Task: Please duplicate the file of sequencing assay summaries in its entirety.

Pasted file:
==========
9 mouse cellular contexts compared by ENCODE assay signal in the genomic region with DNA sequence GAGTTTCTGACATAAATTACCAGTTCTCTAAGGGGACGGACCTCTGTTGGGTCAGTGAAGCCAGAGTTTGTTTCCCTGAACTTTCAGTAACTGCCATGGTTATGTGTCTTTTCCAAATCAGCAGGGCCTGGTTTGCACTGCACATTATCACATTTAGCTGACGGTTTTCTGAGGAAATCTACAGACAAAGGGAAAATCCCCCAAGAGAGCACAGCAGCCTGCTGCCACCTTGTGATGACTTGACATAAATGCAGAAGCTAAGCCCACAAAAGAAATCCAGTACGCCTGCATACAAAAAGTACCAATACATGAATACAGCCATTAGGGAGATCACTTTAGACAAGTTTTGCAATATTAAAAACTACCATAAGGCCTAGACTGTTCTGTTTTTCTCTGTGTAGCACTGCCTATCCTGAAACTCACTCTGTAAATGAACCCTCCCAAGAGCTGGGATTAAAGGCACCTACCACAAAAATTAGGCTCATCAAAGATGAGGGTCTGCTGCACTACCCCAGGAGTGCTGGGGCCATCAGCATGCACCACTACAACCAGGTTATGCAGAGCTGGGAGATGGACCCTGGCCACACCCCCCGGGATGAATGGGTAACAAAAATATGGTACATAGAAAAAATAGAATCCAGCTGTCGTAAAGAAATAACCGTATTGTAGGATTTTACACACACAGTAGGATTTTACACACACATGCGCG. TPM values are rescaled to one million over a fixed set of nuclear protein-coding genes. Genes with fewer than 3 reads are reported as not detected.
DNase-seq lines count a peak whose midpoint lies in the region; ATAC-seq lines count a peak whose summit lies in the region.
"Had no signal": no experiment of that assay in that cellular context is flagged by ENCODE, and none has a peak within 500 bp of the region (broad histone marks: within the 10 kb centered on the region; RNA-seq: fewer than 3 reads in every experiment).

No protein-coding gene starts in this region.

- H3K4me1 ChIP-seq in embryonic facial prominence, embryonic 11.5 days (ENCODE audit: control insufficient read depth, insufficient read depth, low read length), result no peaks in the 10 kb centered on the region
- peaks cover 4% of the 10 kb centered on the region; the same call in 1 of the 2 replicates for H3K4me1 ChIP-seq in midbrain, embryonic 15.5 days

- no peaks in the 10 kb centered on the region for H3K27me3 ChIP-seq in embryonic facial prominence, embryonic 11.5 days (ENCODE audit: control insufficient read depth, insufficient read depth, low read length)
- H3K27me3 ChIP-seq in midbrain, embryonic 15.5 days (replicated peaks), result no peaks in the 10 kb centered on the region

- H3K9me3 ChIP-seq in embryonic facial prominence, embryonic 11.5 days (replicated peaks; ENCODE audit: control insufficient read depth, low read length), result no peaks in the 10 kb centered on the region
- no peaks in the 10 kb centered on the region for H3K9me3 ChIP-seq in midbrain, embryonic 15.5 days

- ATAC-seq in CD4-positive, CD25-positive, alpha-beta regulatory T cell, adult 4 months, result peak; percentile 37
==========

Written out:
9 mouse cellular contexts compared by ENCODE assay signal in the genomic region with DNA sequence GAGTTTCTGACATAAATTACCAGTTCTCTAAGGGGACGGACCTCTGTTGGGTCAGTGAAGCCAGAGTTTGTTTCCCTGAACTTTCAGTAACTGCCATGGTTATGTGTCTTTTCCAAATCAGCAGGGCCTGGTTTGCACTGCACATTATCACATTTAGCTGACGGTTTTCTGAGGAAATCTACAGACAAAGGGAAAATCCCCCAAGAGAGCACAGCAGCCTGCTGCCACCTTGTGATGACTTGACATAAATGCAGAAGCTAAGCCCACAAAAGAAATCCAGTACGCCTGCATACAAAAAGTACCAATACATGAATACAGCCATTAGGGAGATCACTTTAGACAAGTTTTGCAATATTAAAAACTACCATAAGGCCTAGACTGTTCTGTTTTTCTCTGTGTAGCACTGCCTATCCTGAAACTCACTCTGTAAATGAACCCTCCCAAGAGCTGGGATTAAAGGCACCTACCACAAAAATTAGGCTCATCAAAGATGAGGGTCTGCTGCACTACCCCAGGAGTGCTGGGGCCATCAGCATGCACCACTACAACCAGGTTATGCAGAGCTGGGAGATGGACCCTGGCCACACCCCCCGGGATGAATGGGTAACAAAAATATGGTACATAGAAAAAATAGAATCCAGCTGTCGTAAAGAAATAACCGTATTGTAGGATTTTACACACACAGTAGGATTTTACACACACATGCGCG. TPM values are rescaled to one million over a fixed set of nuclear protein-coding genes. Genes with fewer than 3 reads are reported as not detected.
DNase-seq lines count a peak whose midpoint lies in the region; ATAC-seq lines count a peak whose summit lies in the region.
"Had no signal": no experiment of that assay in that cellular context is flagged by ENCODE, and none has a peak within 500 bp of the region (broad histone marks: within the 10 kb centered on the region; RNA-seq: fewer than 3 reads in every experiment).

No protein-coding gene starts in this region.

- H3K4me1 ChIP-seq in embryonic facial prominence, embryonic 11.5 days (ENCODE audit: control insufficient read depth, insufficient read depth, low read length), result no peaks in the 10 kb centered on the region
- peaks cover 4% of the 10 kb centered on the region; the same call in 1 of the 2 replicates for H3K4me1 ChIP-seq in midbrain, embryonic 15.5 days

- no peaks in the 10 kb centered on the region for H3K27me3 ChIP-seq in embryonic facial prominence, embryonic 11.5 days (ENCODE audit: control insufficient read depth, insufficient read depth, low read length)
- H3K27me3 ChIP-seq in midbrain, embryonic 15.5 days (replicated peaks), result no peaks in the 10 kb centered on the region

- H3K9me3 ChIP-seq in embryonic facial prominence, embryonic 11.5 days (replicated peaks; ENCODE audit: control insufficient read depth, low read length), result no peaks in the 10 kb centered on the region
- no peaks in the 10 kb centered on the region for H3K9me3 ChIP-seq in midbrain, embryonic 15.5 days

- ATAC-seq in CD4-positive, CD25-positive, alpha-beta regulatory T cell, adult 4 months, result peak; percentile 37